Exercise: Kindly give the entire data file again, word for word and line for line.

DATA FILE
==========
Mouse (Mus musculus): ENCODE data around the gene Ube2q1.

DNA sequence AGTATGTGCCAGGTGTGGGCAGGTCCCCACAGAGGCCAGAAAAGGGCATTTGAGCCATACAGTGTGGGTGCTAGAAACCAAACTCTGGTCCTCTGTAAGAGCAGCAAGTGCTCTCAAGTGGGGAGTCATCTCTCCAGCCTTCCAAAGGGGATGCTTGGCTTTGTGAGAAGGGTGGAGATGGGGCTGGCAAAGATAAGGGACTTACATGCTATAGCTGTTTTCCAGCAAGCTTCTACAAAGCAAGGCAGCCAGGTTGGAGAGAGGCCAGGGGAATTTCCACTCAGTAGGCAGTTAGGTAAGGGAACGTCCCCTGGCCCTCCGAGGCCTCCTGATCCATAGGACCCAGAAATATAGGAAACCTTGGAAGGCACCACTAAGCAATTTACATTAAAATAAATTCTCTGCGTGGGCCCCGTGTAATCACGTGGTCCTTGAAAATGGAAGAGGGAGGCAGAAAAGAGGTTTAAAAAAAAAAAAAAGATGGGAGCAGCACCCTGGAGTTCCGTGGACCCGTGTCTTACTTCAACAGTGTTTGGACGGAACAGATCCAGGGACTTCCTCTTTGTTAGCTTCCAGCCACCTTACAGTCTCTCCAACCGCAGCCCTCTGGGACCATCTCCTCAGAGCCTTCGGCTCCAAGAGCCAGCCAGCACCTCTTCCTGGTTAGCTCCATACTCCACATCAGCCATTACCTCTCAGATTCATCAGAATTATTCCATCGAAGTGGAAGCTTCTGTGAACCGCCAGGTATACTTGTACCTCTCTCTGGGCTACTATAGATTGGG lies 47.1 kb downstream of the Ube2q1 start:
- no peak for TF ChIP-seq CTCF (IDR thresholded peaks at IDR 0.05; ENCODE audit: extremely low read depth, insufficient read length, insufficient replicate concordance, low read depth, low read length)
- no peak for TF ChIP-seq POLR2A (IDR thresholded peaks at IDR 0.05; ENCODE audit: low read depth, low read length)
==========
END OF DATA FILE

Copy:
Mouse (Mus musculus): ENCODE data around the gene Ube2q1.

DNA sequence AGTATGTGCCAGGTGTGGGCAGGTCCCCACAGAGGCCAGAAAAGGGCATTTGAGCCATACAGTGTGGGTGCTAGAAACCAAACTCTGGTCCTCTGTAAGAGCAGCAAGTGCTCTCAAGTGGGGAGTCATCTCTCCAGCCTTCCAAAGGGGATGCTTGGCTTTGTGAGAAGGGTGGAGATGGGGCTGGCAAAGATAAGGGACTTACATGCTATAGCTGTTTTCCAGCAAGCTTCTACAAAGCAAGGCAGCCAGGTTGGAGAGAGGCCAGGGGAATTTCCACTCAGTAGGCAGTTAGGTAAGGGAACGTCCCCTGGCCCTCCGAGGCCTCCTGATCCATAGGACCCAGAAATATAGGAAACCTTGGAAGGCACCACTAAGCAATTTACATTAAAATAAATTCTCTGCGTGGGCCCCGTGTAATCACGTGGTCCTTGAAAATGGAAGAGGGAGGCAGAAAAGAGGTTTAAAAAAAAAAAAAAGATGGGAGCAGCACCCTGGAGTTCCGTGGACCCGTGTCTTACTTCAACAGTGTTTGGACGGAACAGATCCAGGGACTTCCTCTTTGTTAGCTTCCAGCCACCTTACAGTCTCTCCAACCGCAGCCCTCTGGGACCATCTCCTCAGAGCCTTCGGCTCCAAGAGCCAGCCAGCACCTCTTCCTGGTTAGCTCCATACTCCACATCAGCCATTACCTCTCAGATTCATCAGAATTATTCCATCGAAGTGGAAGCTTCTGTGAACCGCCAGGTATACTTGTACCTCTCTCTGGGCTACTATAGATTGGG lies 47.1 kb downstream of the Ube2q1 start:
- no peak for TF ChIP-seq CTCF (IDR thresholded peaks at IDR 0.05; ENCODE audit: extremely low read depth, insufficient read length, insufficient replicate concordance, low read depth, low read length)
- no peak for TF ChIP-seq POLR2A (IDR thresholded peaks at IDR 0.05; ENCODE audit: low read depth, low read length)